Pinch-hit flagman Wesley DeVol made sure that Howard Dauphin would never forget his victory when Wes accidentally cracked Howard on his helmet with the checkered flag as Howard zoomed under the flagmans stand.
Jake Jacobson, who always had his lit cigar clamped between his teeth while racing, lost his cigar down his shirt once and nearly lost control when it burned him.
Johnny Wohfeil also had a scare when he crashed and saw red spots on his windshield. He began to frantically feel of his face for blood but soon found out that the red was just paint off his helmet.
Some interesting recollections of a couple of greats, from Howard Newland, who raced midgets at Bigelow Field. "Ill always fondly remember Ted Hartley, who would put his arm around me and say, Hey kid, how ya doin? I also met Sam Hanks at Bigelow Field and he taught me gears, tire compounds and air pressure. He was Mr. Nice Guy! He always treated people, including drivers, great. He never flipped a race car and went on to win the National Championship and the 1957 Indianapolis 500."
Newland continued, "The outboards had a loud scream. Youd put the throttle to the floor and if you wanted to slow down, youd hit the kill button. Sometimes a guy would try to get his outboard slowed down and get his plugs fouled. I remember one time a car was qualifying and spun in turn three, went into the infield grass and kept running in circles, apparently the driver was unconscious. Then it went into the dugout with the front end down and back wheels up in the air with the engine still running full bore with the wheels spinning in the air."
Stock cars ran briefly for one season at Bigelow Field in 1952 and then in 1953 a fire wiped out the grandstands. Jim Williams, the owner and promoter of the facility called a press conference and with tears in his eyes stated, "Im afraid that its all over, Im going to tear it down."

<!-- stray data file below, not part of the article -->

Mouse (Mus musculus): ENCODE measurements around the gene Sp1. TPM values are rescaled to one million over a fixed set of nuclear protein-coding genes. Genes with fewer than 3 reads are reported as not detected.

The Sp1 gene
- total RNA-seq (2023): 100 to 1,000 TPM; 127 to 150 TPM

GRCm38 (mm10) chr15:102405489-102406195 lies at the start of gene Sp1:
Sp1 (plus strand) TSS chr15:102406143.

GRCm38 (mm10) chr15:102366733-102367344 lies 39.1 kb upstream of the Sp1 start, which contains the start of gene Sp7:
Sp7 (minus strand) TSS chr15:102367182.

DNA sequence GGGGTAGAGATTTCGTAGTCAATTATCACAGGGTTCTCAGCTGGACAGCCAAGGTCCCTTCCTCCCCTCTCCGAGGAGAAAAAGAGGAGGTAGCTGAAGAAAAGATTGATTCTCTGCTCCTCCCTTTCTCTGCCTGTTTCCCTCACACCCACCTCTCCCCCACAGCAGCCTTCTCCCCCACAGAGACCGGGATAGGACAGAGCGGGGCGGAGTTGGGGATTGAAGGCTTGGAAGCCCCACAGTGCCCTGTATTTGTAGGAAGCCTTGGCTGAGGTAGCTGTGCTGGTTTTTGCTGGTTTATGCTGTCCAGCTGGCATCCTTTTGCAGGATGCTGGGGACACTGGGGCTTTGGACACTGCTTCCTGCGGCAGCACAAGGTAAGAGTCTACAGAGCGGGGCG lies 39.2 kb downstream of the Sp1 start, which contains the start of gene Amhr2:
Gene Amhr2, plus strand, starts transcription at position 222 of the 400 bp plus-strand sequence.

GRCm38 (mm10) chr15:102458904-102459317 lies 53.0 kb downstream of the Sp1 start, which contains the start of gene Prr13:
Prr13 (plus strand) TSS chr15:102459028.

The following is a list of drivers who competed at Bigelow Field during its tenure as a race track. Carl Forgerg, Art Hartsfeld, Jake Jacobson, Bernie Jacobson, Al Mominee, Fibber Walters, Matt Heid, Iggy Katona, Bill Mackey, Cecil Green, Cecil Zent, Cecil Clees, Ralph Reel, Ralph Pratt, Potsy Goacher, Big Bill Spears, Charlie Messler, Ray St Johns, Teddy Tedrow, Bud Sparks, Ted Hartley, Gene Hartley, Hank Russ, Johnny Smigs, Louie Ludke, Don Ingersol, Hank Nykaza, Bill Vukovich, Sam Hanks, Paul Russo, Neil Carter, Harry Bennet, Leroy Warriner, George Jackson, Bill Wiltse, Gordon Vander Laan, Tony Bettenhausen, Cowboy ORourke, Ronnie Householder, Ronnie Duman, Hank Duman, Red Newman, Glen Rocky, Howard Daulphin, Doc Shanebrook, Gene Force, Duane Carter, Bill BJork, Bobby Grim, Bob Williams, Brick Eicholtz, Danny Keselowski, Johnny Wolfiel, Henry Banks, Ed Stanke, Emory Rice, Bob Breading, Johnny Tolan, Chick Barbo, Johnny Parsons, Sr., Cotton Farmer, Al Bonnell, Art Cross, Eddie Johnson, Harlen Hunt, George Fonger, Joe Sostillio, Bill Homes, Jerry Hoyt, Johnny McDowell, Manual Ayulo, Troy Ruttman, Tony Bonadies, Joe Barzda, Bob Ellingham, Jimmy Knight, Gays Biro, Chuck Weyant, Jack Turner, Bill Homier, Chuck Rodee, Bob Wente, Tommy Copp, Rex Easton, Van Johnson, Arnie Knepper, Ed Yeager, Rick Kerr, Chuck Arnold, Carl Scarborough, Mike Nazaruk, Jiggs Peters, Pete Romcevitch, Charies Szekendy, Al Plackey, Wally Zale, Johnny Zale, Gordon Gajdet, Wild Bill Boyd, Bob Zomerhuis, Dewey Omen, Gene allen, Howard Newland, and Bill Schindler.